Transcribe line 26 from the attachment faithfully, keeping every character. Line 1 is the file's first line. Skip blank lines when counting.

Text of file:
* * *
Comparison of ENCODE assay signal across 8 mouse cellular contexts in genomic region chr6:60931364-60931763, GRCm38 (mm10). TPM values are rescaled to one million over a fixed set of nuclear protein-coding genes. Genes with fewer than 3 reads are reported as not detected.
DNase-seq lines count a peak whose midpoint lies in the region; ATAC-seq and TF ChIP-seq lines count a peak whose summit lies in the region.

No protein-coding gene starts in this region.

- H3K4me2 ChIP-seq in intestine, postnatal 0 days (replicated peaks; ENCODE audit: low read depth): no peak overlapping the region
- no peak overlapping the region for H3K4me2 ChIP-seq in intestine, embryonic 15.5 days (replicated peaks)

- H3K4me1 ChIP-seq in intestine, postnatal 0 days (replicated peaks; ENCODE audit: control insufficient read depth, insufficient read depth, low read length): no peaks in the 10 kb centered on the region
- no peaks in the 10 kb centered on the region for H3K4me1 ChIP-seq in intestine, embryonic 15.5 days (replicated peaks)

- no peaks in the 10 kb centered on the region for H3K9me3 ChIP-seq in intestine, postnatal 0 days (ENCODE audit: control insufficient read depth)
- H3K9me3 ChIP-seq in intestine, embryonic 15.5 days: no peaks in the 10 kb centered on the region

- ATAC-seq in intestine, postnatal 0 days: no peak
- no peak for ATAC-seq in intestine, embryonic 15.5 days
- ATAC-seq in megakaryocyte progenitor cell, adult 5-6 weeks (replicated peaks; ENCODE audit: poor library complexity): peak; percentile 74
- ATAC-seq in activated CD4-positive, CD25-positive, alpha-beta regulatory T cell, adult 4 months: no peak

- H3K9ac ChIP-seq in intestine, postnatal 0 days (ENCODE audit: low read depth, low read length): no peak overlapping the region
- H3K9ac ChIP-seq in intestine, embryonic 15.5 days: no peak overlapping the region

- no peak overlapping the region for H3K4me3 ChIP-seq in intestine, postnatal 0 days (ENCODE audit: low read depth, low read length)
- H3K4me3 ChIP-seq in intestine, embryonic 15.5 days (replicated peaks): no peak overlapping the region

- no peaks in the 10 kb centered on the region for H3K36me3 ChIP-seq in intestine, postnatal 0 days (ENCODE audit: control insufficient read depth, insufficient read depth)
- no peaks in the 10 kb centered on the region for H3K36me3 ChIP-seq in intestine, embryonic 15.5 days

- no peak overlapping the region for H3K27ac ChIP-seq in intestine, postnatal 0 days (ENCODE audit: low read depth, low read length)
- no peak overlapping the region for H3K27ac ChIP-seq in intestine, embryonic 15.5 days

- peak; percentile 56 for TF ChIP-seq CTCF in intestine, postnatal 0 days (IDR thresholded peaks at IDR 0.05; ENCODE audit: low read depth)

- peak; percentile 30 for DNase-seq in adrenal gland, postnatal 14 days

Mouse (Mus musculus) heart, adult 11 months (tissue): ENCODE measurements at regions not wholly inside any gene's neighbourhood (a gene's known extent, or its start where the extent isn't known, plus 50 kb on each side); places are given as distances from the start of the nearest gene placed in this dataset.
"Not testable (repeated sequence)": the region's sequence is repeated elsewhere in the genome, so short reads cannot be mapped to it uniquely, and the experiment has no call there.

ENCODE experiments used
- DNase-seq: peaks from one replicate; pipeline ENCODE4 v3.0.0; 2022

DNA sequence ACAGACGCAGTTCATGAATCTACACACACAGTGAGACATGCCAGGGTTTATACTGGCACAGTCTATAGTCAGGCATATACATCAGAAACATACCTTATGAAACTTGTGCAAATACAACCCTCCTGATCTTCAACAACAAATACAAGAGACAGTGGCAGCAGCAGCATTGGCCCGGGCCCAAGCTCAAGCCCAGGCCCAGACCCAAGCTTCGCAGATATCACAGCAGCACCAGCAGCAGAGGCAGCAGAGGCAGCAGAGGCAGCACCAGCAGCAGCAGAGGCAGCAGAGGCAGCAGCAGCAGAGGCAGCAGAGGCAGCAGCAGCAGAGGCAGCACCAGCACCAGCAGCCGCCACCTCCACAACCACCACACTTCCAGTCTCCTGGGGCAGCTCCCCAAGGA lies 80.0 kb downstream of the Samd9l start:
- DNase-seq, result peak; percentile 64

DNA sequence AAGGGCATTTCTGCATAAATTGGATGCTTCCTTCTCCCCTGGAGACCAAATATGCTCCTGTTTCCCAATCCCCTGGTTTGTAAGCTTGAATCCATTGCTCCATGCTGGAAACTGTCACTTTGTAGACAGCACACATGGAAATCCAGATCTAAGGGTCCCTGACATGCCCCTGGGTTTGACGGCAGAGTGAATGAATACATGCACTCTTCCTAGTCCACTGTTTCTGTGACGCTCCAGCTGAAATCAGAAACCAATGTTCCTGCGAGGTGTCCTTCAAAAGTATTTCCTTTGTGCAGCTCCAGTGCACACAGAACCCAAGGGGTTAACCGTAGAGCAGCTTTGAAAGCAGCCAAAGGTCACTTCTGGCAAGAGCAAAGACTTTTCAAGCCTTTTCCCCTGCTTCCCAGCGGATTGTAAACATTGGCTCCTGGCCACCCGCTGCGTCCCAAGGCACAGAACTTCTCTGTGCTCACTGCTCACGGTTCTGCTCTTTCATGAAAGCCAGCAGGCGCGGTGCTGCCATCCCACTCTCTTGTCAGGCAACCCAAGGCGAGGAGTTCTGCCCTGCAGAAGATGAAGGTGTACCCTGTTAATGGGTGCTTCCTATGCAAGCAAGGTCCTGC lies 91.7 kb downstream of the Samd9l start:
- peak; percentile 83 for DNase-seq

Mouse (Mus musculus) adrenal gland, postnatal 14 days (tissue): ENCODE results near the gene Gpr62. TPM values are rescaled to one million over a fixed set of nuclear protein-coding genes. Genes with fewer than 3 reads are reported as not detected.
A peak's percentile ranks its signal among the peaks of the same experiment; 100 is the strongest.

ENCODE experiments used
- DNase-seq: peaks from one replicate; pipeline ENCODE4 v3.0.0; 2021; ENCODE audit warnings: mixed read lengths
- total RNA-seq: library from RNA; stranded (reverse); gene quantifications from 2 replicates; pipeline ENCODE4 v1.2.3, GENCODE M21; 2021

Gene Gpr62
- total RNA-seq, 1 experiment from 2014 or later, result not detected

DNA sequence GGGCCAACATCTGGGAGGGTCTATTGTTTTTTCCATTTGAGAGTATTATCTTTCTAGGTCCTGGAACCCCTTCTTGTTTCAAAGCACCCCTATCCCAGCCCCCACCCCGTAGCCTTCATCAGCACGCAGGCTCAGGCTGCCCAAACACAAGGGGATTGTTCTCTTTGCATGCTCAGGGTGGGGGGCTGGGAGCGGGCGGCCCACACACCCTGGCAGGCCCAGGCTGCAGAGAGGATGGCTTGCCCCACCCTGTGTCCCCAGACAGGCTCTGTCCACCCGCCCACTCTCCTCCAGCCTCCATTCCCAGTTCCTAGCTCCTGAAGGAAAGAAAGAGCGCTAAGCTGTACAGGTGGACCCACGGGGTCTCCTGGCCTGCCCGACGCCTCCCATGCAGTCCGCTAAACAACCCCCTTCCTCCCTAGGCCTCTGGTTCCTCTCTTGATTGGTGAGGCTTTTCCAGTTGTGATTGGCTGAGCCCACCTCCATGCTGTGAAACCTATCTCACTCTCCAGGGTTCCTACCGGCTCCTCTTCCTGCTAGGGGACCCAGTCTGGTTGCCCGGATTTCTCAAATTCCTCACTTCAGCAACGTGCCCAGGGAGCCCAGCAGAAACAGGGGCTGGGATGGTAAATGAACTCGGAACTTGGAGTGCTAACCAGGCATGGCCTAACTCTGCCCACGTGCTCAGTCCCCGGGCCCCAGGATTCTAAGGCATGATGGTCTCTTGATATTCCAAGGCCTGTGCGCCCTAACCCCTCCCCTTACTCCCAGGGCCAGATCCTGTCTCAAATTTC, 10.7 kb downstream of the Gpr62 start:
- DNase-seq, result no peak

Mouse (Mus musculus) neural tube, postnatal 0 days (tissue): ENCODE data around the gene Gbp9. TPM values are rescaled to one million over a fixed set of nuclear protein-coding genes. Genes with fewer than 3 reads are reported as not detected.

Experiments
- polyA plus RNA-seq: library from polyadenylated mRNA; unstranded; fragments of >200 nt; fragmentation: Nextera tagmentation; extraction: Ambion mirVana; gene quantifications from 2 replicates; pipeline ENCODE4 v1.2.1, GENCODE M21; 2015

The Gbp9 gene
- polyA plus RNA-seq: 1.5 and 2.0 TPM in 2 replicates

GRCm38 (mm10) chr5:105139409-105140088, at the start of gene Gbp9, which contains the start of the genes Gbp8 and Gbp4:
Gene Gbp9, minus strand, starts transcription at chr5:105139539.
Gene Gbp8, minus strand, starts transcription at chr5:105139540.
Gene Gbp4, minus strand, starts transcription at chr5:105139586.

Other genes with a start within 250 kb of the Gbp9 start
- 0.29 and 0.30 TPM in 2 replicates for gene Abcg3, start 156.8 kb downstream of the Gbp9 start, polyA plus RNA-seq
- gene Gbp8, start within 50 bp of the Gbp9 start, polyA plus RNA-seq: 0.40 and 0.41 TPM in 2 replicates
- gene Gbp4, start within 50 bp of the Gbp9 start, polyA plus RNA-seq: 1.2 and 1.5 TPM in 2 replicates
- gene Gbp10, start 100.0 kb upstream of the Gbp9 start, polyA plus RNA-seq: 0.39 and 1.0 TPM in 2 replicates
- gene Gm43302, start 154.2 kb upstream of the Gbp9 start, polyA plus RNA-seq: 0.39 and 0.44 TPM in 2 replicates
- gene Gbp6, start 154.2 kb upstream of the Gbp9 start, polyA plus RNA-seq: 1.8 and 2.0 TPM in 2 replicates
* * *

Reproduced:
ENCODE experiments used